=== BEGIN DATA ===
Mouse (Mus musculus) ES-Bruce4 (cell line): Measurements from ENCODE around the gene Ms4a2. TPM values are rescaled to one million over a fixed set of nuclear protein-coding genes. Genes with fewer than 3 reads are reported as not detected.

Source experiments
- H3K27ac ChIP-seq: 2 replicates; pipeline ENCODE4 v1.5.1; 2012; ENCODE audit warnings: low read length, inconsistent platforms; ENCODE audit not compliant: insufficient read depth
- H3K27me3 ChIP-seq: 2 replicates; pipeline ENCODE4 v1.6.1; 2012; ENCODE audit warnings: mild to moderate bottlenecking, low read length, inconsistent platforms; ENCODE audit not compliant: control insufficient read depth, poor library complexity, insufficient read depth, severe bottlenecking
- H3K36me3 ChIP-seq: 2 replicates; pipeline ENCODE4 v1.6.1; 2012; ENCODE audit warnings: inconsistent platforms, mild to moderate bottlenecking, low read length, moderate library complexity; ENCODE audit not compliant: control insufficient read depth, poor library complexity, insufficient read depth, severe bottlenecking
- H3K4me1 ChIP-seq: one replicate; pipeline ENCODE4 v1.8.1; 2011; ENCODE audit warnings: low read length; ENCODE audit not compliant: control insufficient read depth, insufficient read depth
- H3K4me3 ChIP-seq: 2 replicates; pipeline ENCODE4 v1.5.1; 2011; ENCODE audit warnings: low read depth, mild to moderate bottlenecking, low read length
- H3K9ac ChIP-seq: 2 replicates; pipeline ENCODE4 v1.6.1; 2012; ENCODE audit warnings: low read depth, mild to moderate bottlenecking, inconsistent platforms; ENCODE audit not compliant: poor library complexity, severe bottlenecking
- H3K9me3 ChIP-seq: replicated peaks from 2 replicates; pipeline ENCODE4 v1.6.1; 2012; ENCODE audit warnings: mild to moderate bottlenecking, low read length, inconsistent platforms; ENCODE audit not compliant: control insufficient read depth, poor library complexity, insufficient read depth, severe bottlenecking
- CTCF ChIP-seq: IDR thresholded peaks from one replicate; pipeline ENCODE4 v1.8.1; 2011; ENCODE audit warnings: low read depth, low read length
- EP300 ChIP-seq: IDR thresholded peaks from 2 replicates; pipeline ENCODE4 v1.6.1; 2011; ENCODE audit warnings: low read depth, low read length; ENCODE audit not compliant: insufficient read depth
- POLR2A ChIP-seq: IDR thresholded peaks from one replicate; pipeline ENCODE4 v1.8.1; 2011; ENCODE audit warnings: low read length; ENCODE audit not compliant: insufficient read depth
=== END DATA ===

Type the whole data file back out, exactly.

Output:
Mouse (Mus musculus) ES-Bruce4 (cell line): Measurements from ENCODE around the gene Ms4a2. TPM values are rescaled to one million over a fixed set of nuclear protein-coding genes. Genes with fewer than 3 reads are reported as not detected.

Source experiments
- H3K27ac ChIP-seq: 2 replicates; pipeline ENCODE4 v1.5.1; 2012; ENCODE audit warnings: low read length, inconsistent platforms; ENCODE audit not compliant: insufficient read depth
- H3K27me3 ChIP-seq: 2 replicates; pipeline ENCODE4 v1.6.1; 2012; ENCODE audit warnings: mild to moderate bottlenecking, low read length, inconsistent platforms; ENCODE audit not compliant: control insufficient read depth, poor library complexity, insufficient read depth, severe bottlenecking
- H3K36me3 ChIP-seq: 2 replicates; pipeline ENCODE4 v1.6.1; 2012; ENCODE audit warnings: inconsistent platforms, mild to moderate bottlenecking, low read length, moderate library complexity; ENCODE audit not compliant: control insufficient read depth, poor library complexity, insufficient read depth, severe bottlenecking
- H3K4me1 ChIP-seq: one replicate; pipeline ENCODE4 v1.8.1; 2011; ENCODE audit warnings: low read length; ENCODE audit not compliant: control insufficient read depth, insufficient read depth
- H3K4me3 ChIP-seq: 2 replicates; pipeline ENCODE4 v1.5.1; 2011; ENCODE audit warnings: low read depth, mild to moderate bottlenecking, low read length
- H3K9ac ChIP-seq: 2 replicates; pipeline ENCODE4 v1.6.1; 2012; ENCODE audit warnings: low read depth, mild to moderate bottlenecking, inconsistent platforms; ENCODE audit not compliant: poor library complexity, severe bottlenecking
- H3K9me3 ChIP-seq: replicated peaks from 2 replicates; pipeline ENCODE4 v1.6.1; 2012; ENCODE audit warnings: mild to moderate bottlenecking, low read length, inconsistent platforms; ENCODE audit not compliant: control insufficient read depth, poor library complexity, insufficient read depth, severe bottlenecking
- CTCF ChIP-seq: IDR thresholded peaks from one replicate; pipeline ENCODE4 v1.8.1; 2011; ENCODE audit warnings: low read depth, low read length
- EP300 ChIP-seq: IDR thresholded peaks from 2 replicates; pipeline ENCODE4 v1.6.1; 2011; ENCODE audit warnings: low read depth, low read length; ENCODE audit not compliant: insufficient read depth
- POLR2A ChIP-seq: IDR thresholded peaks from one replicate; pipeline ENCODE4 v1.8.1; 2011; ENCODE audit warnings: low read length; ENCODE audit not compliant: insufficient read depth